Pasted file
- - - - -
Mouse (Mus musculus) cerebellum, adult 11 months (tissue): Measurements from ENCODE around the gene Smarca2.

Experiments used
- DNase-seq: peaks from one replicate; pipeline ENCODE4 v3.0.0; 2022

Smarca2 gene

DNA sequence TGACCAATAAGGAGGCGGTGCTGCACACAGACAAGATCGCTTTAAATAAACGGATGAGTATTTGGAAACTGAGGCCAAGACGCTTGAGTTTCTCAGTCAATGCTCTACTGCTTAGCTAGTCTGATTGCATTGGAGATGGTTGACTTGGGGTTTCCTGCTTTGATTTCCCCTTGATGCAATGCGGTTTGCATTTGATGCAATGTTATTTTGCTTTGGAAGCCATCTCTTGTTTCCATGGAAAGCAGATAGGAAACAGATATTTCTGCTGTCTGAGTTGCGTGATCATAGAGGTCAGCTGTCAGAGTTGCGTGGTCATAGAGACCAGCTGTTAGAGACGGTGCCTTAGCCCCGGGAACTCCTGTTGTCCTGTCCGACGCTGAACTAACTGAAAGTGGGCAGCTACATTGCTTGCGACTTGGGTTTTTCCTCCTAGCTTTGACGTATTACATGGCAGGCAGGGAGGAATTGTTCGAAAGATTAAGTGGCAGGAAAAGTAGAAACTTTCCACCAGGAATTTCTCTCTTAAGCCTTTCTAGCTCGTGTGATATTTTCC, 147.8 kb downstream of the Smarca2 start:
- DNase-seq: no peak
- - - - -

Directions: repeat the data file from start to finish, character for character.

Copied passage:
Mouse (Mus musculus) cerebellum, adult 11 months (tissue): Measurements from ENCODE around the gene Smarca2.

Experiments used
- DNase-seq: peaks from one replicate; pipeline ENCODE4 v3.0.0; 2022

Smarca2 gene

DNA sequence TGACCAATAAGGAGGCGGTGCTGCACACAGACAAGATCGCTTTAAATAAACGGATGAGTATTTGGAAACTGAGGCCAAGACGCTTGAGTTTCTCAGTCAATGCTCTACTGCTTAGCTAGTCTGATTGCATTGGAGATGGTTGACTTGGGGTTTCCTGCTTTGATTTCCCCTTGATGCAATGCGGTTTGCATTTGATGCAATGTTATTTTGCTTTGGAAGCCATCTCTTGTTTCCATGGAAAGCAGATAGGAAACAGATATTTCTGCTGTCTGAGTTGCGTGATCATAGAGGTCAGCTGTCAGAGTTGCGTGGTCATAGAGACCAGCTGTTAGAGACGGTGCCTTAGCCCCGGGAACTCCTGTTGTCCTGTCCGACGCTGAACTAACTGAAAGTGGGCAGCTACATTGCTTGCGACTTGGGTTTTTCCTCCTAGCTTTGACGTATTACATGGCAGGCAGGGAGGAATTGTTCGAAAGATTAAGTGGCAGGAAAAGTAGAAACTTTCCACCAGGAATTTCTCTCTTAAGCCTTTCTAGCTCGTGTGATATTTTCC, 147.8 kb downstream of the Smarca2 start:
- DNase-seq: no peak